Safety really matters. When it comes to young children, there are measures we can take as parents to create an environment that is safe for our children to grow, explore and learn in.
Here is a list of common summer safety hazards and tips for creating many happy summer days:
Water = Be Alert!
- Drowning can happen in 18-30 seconds.
- 67% of all drownings occur in a backyard kiddie pool, pool, spa or water feature. Use covers, gates, close doors.
- Children ages 1 to 4 have the highest drowning rates – parents often believe children are safely inside when it happens.
- Drowning most often occurs quickly and quietly, children do NOT scream, yell or splash for help.
- Supervise young children at arms length when playing with water.
- Children get fussy and cranky in the heat – please don’t ignore crying.
- Respond promptly to requests for going into the shade or having a drink of water.
- Respond promptly if a child complains of headache, dizziness or seems unusually tired.
- Drinking plenty of water is the most effective way to keep dehydration at bay.
- Use wide-brimmed hats, sunglasses, and cotton clothes that will keep your child’s skin covered to reduce exposure to the sun’s damaging rays and heat.
Car = Hot Zone!
- The car is like an OVEN reaching 109 F/42 C in under 10 minutes on a summer day.
- Do not leave children alone in the car, not even for a quick errand.
- Don’t forget a sleeping child: Place an important item like a handbag, phone or briefcase on the back seat.
- Burn Hazard!! Seat belts, car seat buckles and especially the plastic coating on straps can burn skin.
- Check it before you Click it: If buckles are too hot, try applying an ice pack or cold cloth to cool it down.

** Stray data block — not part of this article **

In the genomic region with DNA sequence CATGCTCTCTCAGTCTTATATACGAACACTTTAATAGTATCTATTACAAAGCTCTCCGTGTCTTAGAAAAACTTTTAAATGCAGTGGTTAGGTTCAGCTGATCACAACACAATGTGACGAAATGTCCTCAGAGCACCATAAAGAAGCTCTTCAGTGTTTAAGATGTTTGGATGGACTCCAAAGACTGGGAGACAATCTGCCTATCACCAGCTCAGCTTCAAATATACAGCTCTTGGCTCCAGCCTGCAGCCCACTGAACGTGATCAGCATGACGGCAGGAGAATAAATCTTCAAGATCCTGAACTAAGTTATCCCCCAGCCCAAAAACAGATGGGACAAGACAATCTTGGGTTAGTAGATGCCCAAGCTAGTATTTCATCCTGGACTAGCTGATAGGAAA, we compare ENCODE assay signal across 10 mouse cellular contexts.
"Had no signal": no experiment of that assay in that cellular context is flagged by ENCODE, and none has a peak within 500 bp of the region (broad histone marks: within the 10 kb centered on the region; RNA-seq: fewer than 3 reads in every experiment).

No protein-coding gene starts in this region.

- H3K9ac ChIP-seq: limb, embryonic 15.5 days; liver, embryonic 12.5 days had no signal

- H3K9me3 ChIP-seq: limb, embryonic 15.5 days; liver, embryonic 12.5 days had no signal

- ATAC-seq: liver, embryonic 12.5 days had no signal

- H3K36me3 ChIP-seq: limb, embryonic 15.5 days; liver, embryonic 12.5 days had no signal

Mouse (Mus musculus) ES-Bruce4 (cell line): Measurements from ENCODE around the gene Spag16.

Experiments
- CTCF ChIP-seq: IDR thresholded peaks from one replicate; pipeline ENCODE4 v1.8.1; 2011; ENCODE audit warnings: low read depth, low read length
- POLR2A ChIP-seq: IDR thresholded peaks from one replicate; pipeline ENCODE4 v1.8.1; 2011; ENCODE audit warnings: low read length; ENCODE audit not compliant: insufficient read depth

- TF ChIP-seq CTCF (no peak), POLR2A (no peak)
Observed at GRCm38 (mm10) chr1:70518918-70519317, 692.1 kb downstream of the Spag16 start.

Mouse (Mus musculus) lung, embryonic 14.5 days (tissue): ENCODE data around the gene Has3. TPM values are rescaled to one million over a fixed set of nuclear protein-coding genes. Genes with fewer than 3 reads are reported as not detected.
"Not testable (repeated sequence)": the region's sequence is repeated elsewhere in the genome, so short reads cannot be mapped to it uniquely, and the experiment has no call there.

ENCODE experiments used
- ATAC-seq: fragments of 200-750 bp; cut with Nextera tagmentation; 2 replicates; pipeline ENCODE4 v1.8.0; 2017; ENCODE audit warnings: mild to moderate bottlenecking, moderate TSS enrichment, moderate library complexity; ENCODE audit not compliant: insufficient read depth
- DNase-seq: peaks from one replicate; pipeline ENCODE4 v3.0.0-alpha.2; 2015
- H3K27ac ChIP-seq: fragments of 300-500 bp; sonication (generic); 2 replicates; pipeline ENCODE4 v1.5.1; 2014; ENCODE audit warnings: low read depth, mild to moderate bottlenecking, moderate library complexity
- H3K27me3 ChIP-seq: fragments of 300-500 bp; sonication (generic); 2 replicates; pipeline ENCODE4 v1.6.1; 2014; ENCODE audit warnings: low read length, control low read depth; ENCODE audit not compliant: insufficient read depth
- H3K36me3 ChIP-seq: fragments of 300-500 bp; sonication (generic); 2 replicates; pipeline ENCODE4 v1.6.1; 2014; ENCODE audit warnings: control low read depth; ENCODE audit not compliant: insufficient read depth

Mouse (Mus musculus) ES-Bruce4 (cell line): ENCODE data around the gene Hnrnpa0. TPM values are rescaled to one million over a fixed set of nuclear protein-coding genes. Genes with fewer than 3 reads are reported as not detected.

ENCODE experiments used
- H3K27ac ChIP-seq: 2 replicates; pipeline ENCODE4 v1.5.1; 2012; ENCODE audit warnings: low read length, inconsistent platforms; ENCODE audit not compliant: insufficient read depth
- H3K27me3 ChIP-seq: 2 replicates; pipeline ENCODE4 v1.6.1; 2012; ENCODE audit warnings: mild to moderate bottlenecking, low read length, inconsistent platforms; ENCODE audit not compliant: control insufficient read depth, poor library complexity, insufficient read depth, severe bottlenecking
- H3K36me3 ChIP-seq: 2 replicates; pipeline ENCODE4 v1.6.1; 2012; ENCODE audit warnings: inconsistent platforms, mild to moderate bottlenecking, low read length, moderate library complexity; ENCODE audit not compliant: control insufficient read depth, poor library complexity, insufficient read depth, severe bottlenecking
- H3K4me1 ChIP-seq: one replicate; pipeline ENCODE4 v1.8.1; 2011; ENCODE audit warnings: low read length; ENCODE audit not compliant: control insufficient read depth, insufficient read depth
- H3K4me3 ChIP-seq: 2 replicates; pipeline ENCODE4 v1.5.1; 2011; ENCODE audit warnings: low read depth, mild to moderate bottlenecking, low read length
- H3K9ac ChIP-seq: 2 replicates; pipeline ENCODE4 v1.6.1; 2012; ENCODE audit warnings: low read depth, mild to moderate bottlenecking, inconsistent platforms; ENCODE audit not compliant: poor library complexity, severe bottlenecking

- Dress children in a way that will offer a barrier between buckles and skin especially shoulders and legs.
- Placing sun shades on car windows is wise, especially to protect babies from direct sun exposure.
Bugs are such a bother!
- Insect spray can be very poisonous – keep it out of reach of children at all times.
- Ticks can pose a health risk, it’s important to remove it properly. Removing it incorrectly is worse than waiting for it to be done properly so don’t hesitate to contact a health care provider for guidance.
- Investigate natural alternatives for bug control whenever possible such as lemon eucalyptus. Many bug sprays have toxic substances.
- Bee stings: Remove stinger, ice it, elevate it. Swelling or hives call emergency services right away! Learn more about Bee Sting First Aid
- Agree on a summer safety plan for the whole family that includes how you can be reached and what to do in an emergency.
- Check over your first aid kit in your home, place one in your car, and try to bring one with you on outings.
- Keep first aid kits someplace where all adults/caregivers can reach them, but the children can’t.
- Make a list of emergency phone numbers and post them by the phone and in your car.
Just Three More
- Don’t forget Helmets: it can reduce head injury and prevent death from a bicycle crash.
- Clean Hands & Cooking Areas: Food borne illnesses increase in the summer because bacteria grow faster in warmer temperatures.
- Hug often & laugh a lot: connection helps children feel well and choose well.
Peace & Be Well,
Latest posts by Ariadne Brill (see all)
- Behavior Changes you Can Expect to see in your Child as you Shelter In Place - March 26, 2020
- How To Handle Toddler Temper Tantrums and Screaming - March 1, 2020
- Using Consequences To Change Behavior: Sometimes It’s Not the Right Choice - January 21, 2020